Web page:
# Does the Bitcoin Qt client have a minimum transaction fee? Code Answer

I’m trying to transfer all of my 0.1 BTC located in one wallet to another wallet. I don’t care how long it takes to finish, so I’d rather send it without paying any transaction fee. I’m new to this, so I started out by using the Bitcoin-Qt client. I set the transaction fee to 0.0 BTC, and tried to move the funds to the other address. I get the following error message:

This seems like a bug since I set the transaction fee to 0.0 BTC, but since I’m new to this, I want to make sure that I’m not missing something. Do 0.1 BTC transactions require a transaction fee? If this is just a bug, how can I get my money out without dropping a whole nickel \$0.05? (I’m very stingy.)

(Update: The client has changed the min fee from 0.0005 to 0.0001)

Yes, the Bitcoin-QT client applies a minimum fee of at least 0.0001BTC to some transactions. Quoting the wiki:

Sending

A transaction may be safely sent without fees if these conditions are met:

• It is smaller than 1,000 bytes.
• All outputs are 0.01 BTC or larger.
• Its priority is large enough (see the Technical Info section below)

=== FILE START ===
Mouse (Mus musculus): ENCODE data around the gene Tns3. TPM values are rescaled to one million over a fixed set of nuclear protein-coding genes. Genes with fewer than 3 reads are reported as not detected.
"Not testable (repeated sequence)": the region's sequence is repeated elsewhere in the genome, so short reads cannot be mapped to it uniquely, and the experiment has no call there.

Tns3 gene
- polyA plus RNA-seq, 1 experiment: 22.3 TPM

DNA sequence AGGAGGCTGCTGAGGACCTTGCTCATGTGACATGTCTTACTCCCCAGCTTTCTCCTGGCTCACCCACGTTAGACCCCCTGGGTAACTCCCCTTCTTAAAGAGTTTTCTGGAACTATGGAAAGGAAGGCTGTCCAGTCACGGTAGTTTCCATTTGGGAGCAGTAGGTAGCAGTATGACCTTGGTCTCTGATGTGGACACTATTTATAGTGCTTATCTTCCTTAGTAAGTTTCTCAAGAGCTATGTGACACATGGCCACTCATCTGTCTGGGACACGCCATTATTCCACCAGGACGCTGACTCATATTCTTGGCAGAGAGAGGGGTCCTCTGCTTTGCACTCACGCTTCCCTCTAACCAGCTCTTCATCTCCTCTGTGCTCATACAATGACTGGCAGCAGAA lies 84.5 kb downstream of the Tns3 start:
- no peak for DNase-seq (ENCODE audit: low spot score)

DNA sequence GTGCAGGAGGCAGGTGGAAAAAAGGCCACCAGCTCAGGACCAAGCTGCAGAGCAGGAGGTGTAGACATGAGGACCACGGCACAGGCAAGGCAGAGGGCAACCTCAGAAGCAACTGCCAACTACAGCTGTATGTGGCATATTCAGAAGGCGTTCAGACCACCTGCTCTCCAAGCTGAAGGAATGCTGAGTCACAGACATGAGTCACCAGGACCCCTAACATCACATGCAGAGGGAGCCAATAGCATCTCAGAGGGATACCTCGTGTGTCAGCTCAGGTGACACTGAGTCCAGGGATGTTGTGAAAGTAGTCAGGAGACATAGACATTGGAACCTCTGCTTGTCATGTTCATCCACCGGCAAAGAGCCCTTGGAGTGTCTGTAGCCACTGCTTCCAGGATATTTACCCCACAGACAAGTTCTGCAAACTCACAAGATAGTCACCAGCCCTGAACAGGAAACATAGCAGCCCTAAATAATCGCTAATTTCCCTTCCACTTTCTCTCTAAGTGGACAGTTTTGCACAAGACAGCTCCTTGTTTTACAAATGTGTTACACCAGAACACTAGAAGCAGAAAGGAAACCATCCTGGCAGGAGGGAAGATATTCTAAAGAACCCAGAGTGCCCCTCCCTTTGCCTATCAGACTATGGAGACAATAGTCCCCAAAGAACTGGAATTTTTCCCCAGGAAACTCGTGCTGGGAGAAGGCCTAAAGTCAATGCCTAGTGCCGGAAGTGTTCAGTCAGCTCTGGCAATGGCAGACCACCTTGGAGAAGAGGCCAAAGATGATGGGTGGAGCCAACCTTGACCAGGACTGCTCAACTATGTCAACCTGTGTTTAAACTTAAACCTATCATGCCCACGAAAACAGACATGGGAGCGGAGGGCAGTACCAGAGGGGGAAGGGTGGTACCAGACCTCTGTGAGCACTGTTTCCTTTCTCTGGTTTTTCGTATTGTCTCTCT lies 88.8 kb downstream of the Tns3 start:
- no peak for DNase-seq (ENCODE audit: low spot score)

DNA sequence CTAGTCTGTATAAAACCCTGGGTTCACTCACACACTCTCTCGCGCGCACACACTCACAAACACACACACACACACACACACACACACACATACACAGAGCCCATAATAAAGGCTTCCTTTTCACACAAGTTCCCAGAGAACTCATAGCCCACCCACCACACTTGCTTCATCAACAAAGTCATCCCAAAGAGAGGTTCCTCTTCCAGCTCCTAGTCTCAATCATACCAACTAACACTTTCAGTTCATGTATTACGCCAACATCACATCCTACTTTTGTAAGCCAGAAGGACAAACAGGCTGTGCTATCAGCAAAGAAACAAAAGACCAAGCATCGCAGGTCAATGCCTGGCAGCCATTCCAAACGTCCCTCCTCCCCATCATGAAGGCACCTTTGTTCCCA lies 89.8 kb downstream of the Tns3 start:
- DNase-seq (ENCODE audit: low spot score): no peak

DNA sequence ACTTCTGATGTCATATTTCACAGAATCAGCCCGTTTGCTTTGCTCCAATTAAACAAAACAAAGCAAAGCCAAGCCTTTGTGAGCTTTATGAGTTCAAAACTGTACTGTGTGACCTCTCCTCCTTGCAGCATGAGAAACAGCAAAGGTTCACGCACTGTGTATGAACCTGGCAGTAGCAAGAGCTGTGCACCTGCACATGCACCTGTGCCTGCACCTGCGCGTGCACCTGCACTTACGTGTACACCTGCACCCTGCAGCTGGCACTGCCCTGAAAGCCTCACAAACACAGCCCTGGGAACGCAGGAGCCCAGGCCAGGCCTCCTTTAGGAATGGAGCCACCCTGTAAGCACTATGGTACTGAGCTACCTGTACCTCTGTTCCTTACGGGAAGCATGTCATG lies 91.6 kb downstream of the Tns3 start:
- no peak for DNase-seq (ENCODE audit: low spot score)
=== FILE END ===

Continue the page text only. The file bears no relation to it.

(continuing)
Otherwise, the reference implementation will round up the transaction size to the next
thousand bytes and add a fee of 0.1 mBTC (0.0001 BTC) per thousand bytes1. As an
example, a fee of 0.1 mBTC (0.0001 BTC) would be added to a 746 byte transaction, and a
fee of 0.2 mBTC (0.0002 BTC) would be added to a 1001 byte transaction. Users may
increase the default 0.0001 BTC/kB fee setting, but cannot control transaction fees for
each transaction. Bitcoin-Qt does prompt the user to accept the fee before the
transaction is sent (they may cancel the transaction if they are not willing to pay the
fee).

Note that a typical transaction is 500 bytes, so the typical transaction fee for
low-priority transactions is 0.1 mBTC (0.0001 BTC), regardless of the number of bitcoins
sent.

The “priority” mentioned is calculated based on the quantity of bitcoins and the age of the bitcoin inputs making up the transaction (ie how long since you received them). It prevents a user flooding the network by repeatedly sending bitcoins to themself.

Note that this isn’t a restriction on the Bitcoin protocol itself though. More details here.

In your case, the only thing you can likely control is the ages of the bitcoins; ie waiting will help meet the third requirement.